• Wedding Reception How To's:
• Badchanim: Wedding Jesters
• The Wedding Meal
• Tables for the Poor
• Birkat Hamazon:
Grace After Meals
Wedding Reception How-To’s
Strike up the band. Put on those dancing shoes. Pull your mother’s second cousin out of his chair. And dance. Bringing joy to the bride and groom is a wedding guest’s chief obligation.
Talmudic sages did their share to increase the merriment of the young couple. Rabbi Isaac would dance and juggle three myrtle twigs before a bride and groom. Hai bar Yehuda danced before a bride. Simon the son of Rabbi Isaac juggled while dancing.
Dancing with or around the new couple is one way to bring them joy. Fancy footwork is not a requirement. Hoist the bride and groom up on chairs as a circle of well-wishers swirl around them At some weddings, guests don oversized party hats and harlequin masks, light sparklers and rattle tambourines, balance wine bottles and turn cartwheels, all for the newlywed’s benefit.
The Talmud minces no words chastising those who refuse to gladden the newlyweds. “Anyone who has enjoyed a wedding feast but does notion to make the bride and groom happy has transgressed against the five voices: the voice of joy, the voice of gladness, the voice of the bridegroom, the voice of the bride., and the voice of the one who praises God.”
Badchanim: Wedding Jesters
Creating joy is a serious business. At some weddings, especially in Chassidic communities, badchans, professional jesters, are hired to entertain the crowd. These paid or voluntary jokesters deliver puns and comedic jabs in mostly Yiddish rhyme – couplets for the couple.
Wedding meals fall into the category of seudat mitzvah, a mitzvah feast. All Kiddushin, marriage ceremonies, must be accompanied by a meal and it is a mitzvah to partake in it. Bread elevates a snack into a meal and should be served. Grooms, in some communities, will say the hamotzi bread blessing over a long braided challah loaf and have the pieces distributed to the guests.
Additionally, wine and meat bring happiness according to the sages. Basic sacrifice recipes in the Beit Hamikdash, the ancient holy Temple in Jerusalem, included slabs of meat and libations of wine. These foods emerge from an opportunity for gluttony to an exercise in holiness.
Tables for the Poor
“Charity saves from death” (Proverbs 10:2, 11:4). A table would be, and still is, set out for poor people during the wedding meal. Their presence brought the gift of long life to the newlyweds.
Poor people will not know to come to distant wedding halls. But it’s no excuse not to think of the poor on a wedding day. Give tzedaka in honor of a new marriage. It’s the right thing to do – especially while huge amounts are being spent on hairdressers and tuxedo rentals and limousines.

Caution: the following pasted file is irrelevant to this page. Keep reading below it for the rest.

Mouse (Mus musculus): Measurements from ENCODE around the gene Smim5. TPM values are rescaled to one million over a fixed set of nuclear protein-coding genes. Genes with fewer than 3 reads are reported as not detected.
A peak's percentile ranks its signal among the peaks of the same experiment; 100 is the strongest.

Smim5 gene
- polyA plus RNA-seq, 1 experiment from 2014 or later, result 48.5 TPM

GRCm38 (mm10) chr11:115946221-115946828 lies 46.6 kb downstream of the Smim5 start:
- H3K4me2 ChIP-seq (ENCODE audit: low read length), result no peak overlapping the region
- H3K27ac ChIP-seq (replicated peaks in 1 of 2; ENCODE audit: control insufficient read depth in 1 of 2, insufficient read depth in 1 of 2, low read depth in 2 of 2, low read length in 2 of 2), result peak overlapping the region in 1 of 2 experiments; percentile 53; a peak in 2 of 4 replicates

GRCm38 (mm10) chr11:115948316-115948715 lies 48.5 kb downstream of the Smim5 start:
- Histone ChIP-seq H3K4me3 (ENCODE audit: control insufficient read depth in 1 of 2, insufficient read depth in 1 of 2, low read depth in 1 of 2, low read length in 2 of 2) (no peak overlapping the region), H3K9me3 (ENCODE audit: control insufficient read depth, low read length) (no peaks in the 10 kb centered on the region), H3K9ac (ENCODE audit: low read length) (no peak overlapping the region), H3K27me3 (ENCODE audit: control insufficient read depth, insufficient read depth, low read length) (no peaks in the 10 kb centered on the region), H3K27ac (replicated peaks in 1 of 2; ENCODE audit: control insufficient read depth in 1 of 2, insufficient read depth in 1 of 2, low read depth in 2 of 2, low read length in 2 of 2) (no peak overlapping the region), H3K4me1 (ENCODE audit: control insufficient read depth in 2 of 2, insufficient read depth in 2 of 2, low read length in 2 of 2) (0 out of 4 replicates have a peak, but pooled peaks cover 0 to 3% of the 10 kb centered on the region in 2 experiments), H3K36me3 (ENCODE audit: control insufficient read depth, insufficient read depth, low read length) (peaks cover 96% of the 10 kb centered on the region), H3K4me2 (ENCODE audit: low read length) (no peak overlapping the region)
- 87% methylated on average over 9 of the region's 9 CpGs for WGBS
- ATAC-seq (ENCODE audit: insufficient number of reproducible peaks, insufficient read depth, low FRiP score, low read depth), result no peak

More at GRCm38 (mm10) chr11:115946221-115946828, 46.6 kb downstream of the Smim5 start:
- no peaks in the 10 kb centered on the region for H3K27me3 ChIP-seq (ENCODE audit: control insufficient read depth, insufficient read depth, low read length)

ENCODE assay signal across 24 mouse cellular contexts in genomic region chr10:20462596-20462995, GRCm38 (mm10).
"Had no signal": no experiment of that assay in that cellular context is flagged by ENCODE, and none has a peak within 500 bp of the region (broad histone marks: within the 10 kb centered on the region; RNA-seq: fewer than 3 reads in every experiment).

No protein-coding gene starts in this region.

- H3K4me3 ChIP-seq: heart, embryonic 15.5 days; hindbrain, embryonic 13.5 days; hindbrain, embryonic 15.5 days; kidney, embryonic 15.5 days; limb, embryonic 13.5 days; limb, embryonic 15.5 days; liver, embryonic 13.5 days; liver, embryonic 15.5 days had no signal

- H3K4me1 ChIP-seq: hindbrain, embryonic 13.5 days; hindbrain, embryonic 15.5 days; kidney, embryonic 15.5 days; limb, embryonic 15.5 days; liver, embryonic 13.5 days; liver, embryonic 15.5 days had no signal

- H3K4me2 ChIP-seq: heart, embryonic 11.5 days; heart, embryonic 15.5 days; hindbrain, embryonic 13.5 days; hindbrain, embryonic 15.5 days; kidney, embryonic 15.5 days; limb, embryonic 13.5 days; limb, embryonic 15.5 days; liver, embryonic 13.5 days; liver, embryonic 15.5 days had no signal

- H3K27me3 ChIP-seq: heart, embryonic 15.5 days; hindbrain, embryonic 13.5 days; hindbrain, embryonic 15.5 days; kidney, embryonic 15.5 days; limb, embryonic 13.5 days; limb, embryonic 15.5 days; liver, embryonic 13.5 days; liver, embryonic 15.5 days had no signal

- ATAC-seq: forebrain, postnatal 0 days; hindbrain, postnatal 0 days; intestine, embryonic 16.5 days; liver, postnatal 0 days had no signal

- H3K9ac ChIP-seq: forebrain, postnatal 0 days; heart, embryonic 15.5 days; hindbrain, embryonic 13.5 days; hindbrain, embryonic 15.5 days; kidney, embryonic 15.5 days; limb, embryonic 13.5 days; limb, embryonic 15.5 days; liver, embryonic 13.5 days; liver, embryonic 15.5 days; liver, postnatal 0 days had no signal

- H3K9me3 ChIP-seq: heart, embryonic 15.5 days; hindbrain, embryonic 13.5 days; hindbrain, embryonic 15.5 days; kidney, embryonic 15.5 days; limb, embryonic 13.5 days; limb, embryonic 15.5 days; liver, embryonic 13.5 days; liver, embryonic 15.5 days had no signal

Birkat Hamazon - Grace After the Meal
D’vay Haser, a brief prayer, is added before launching into the usual birkat hamazon, grace after meals. Written around 950 C.E. by Rabbi Dunash be Lebrat, who authored the Sabbath song “Dror Yikrah” and was a student of Saadia Gaon, D’vay Haser speaks about unparalleled joys. Except for wedding days, such happiness would contradict the shade of mourning we should feel for the loss of the Beit Hamikdash, Jerusalem’s ancient Holy Temple.
This prayer is recited by the person who is leading the Birkat Hamazon, and only if a minyan of ten men are present.
A cup of wine is poured for the leader who will hold the cup during the Birkat Hamazon. Unlike other days, this kos shel bracha, cup of blessing, does not have the borei pri hagafen, wine blessing, said over it. It is kept in reserve until after the Sheva Brachot, the seven marital blessings, are chanted.
Sheva Brachot, the seven marital blessings, are chanted afterward. Again, a minyan of ten adults should be present for the blessings just like the ceremony. Honor seven guests with the opportunity to say each of the Sheva Brachot.
You’ll remember a wine blessing is part of the Sheva Brachot. A second glass is filled for the Sheva Brachot said during the Grace After Meals. The two wineglasses (one from Birkat Hamazon and one from the Sheva Brachot) have their contents mixed into a third cup. Newlyweds will sip from this one cup or the mixed wine will be poured into separate cups for the bride and groom. At some weddings, the guests will be offered sips from this wine as well.